This was one of my first thoughts as well. Maya is an air snapper, and does sometimes do this when you stop petting her and she wants more. However, it's never accompanied by a growl, and I believe the OP mentioned that there was growling as well.

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Are you sure it wasn't just an "air snap"? Fiona did those when she was excited. In a dog you are not familiar with it can seem like aggression. The third incident you cited in particular sounds more like an air snap then an aggressive snap.

 

This was one of my first thoughts as well. Maya is an air snapper, and does sometimes do this when you stop petting her and she wants more. However, it's never accompanied by a growl, and I believe the OP mentioned that there was growling as well.

 

I just wonder if it was really a growl or just some vocalizing due to excitement. The third incident really sound like an air snap so I wonder if the first two incidents should be reconsidered in that light.

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Can you get a video --

 

the third one sounds like an air snap while the first sounds like a sleep startle and the second sounds like your greyhound does not like having his head petted. Was your mom rubbing his head or petting it, was it around his ears. Some greyhounds have very sensitive ears and if you pull them while rubbing them you might get a growl and snap. Also, greyhounds have very thin skin - you cannot rough house or rub them hard like you can with a German Shephard because it will hurt a greyhound.

 

When a dog is new you need to identify what types of actions that you do to the dog can cause them to get alarmed. For example, some people want to hug a dog - NEVER do that to a greyhound until you know that it is OK, most of them have never had "affection" from people and just don't know what it is - they think they are going to get hurt. Brushing a greyhound can also get some "different reactions". One of my greys lets me brush her for about 5 minutes and then decides that it is enough by doing a growl but, I now can pick up the signals and know when she "has enough" and stop before she gets to the growl stage.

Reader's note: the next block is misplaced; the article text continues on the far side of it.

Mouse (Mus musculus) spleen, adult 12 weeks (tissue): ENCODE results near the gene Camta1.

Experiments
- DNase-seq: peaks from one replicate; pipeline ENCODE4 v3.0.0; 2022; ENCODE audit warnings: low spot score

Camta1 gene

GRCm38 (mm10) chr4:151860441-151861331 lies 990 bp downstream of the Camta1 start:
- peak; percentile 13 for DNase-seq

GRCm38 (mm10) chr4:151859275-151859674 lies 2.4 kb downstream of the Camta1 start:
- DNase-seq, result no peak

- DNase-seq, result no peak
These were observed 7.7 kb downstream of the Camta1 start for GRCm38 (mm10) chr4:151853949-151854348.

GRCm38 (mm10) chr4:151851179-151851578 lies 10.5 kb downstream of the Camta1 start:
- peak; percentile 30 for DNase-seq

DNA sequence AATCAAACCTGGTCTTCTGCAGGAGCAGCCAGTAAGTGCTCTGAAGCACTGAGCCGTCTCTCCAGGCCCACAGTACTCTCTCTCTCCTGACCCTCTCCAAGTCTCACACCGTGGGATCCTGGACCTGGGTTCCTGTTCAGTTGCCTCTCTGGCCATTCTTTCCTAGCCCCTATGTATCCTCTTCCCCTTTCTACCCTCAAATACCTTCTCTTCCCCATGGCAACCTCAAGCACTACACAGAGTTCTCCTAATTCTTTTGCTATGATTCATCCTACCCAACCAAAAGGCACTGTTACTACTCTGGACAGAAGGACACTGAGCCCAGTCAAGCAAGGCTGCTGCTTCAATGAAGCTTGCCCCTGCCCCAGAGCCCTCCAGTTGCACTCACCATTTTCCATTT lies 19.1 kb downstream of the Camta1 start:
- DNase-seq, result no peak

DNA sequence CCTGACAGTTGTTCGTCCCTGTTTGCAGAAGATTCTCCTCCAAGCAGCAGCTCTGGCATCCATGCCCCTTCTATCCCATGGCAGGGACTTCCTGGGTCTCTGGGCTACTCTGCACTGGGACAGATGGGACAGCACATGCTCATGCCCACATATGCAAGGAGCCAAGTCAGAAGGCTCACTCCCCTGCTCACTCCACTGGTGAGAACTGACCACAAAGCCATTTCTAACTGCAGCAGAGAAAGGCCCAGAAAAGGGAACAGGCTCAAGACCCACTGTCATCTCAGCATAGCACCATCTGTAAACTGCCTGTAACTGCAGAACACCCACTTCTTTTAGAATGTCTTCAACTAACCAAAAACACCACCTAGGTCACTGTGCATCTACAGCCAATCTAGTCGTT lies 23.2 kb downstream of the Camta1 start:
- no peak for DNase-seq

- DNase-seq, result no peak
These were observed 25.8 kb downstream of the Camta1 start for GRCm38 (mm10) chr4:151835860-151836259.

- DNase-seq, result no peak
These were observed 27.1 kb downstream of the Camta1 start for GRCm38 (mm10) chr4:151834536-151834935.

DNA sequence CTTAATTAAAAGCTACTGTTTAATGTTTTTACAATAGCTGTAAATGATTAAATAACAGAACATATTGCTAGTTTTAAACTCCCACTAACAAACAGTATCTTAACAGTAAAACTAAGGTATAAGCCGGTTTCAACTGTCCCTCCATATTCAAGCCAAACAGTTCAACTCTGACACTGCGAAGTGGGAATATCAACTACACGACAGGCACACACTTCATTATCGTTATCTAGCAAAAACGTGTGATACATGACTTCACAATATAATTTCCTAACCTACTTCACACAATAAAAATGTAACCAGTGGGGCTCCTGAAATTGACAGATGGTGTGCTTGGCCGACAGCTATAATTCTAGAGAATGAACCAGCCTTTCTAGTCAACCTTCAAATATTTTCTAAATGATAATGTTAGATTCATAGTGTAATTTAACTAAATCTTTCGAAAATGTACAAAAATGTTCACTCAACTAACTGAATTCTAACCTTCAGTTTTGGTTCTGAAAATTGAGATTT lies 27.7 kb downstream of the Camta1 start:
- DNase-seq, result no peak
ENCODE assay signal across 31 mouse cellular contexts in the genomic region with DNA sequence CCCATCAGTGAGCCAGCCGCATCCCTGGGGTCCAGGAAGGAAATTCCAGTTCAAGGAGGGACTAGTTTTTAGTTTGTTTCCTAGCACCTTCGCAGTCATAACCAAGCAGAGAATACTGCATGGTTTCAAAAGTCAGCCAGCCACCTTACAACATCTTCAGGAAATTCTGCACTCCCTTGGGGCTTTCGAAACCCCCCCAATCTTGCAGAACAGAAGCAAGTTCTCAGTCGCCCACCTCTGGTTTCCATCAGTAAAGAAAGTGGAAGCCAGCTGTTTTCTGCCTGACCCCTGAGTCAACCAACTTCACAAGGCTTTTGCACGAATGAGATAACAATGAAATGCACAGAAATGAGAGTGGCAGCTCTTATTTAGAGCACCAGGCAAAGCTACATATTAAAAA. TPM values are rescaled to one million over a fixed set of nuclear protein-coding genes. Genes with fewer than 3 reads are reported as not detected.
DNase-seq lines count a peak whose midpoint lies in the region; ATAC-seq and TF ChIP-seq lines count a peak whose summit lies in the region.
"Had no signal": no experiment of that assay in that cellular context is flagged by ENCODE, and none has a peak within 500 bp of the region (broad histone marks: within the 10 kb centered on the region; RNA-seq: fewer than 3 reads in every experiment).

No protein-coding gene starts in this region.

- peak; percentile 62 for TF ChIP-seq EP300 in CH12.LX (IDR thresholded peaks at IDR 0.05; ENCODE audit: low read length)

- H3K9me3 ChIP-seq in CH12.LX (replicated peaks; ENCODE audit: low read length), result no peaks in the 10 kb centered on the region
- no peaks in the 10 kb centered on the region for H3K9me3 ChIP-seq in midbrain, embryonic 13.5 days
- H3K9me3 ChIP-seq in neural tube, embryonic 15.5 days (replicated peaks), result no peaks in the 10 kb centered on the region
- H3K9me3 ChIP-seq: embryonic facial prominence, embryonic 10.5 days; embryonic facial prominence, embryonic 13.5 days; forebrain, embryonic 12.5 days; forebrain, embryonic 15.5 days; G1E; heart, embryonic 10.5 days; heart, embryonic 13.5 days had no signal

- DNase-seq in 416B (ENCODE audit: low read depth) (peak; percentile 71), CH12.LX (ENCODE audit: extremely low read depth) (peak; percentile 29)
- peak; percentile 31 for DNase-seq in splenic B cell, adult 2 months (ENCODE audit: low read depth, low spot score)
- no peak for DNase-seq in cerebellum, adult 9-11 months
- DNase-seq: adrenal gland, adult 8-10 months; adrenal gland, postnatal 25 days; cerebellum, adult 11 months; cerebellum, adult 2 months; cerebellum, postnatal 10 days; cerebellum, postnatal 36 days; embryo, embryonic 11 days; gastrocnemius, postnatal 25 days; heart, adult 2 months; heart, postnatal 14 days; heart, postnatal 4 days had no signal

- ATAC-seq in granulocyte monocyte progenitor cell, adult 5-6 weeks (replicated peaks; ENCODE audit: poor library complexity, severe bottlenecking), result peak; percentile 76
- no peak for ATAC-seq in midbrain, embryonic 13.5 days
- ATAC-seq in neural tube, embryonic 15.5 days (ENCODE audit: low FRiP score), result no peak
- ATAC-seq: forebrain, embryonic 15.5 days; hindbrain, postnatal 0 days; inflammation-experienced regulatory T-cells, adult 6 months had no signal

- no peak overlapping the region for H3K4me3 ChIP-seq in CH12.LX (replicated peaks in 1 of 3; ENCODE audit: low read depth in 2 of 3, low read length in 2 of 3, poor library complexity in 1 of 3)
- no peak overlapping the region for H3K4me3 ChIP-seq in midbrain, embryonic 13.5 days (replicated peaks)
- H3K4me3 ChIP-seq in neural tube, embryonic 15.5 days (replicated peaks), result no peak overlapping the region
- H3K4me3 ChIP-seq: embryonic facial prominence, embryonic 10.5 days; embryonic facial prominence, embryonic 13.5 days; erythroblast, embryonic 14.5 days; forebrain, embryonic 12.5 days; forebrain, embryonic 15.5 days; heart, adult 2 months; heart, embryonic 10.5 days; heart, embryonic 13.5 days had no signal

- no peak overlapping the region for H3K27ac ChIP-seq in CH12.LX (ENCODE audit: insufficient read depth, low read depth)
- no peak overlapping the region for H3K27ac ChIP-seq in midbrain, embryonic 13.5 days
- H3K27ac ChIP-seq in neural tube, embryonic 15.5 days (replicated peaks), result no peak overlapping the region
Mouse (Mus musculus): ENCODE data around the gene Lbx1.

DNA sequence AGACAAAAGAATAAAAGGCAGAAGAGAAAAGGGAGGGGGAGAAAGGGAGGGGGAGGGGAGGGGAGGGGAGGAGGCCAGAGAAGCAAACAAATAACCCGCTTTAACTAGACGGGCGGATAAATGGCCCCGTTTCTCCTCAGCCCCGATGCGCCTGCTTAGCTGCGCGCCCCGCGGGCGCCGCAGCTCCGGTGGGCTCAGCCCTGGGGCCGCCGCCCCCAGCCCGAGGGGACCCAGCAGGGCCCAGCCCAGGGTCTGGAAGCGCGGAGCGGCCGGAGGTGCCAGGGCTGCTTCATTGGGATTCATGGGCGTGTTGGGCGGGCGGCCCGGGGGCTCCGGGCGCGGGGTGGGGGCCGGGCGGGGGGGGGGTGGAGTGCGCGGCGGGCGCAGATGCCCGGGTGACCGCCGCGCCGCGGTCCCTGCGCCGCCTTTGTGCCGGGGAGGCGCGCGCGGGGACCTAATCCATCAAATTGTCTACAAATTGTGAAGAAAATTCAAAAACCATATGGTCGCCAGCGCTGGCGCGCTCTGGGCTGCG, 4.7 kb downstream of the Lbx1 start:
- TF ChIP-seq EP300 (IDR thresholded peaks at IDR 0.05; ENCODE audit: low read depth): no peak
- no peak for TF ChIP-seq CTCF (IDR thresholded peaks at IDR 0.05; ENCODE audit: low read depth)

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I'd start with NILF training (nothing in life is free) and a quick search on here will provide tons of info. Under the current circumstances I would only pet him, if I was your mom, when he was standing up, not when he came over to her, rather only when she called him to her. I would also pet him under his chin and not on the top of his head initailly. Ben loves to be petted, but only for a certain amount of time, then he's had enough...perhaps this is part of it too but there isn't enough details. A video would be helpful if you could record it without risk of a bite, and another option may be to contact a behaviourist who uses positive reinforcement.

Jan with precious pups Emmy (Stormin J Flag) and Simon (Nitro Si). Missing my angels: Bailey Buffetbobleclair 11/11/98-17/12/09; Ben Task Rapid Wave 5/5/02-2/11/15; Brooke Glo's Destroyer 7/09/06-21/06/16 and Katie Crazykatiebug 12/11/06 -21/08/21. My blog about grief The reality is that you will grieve forever. You will not get over the loss of a loved one; you will learn to live with it. You will rebuild yourself around the loss you have suffered. You will be whole again but you will never be the same. Nor should you be the same, nor would you want to. Elisabeth Kübler-Ross

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Guest kkaiser104

Are you sure it wasn't just an "air snap"? Fiona did those when she was excited. In a dog you are not familiar with it can seem like aggression. The third incident you cited in particular sounds more like an air snap then an aggressive snap.

 

I'm positive it wasn't an air snap. He exposed his teeth, growled, and then lunged.

 

Can you get a video --

 

the third one sounds like an air snap while the first sounds like a sleep startle and the second sounds like your greyhound does not like having his head petted. Was your mom rubbing his head or petting it, was it around his ears. Some greyhounds have very sensitive ears and if you pull them while rubbing them you might get a growl and snap. Also, greyhounds have very thin skin - you cannot rough house or rub them hard like you can with a German Shephard because it will hurt a greyhound.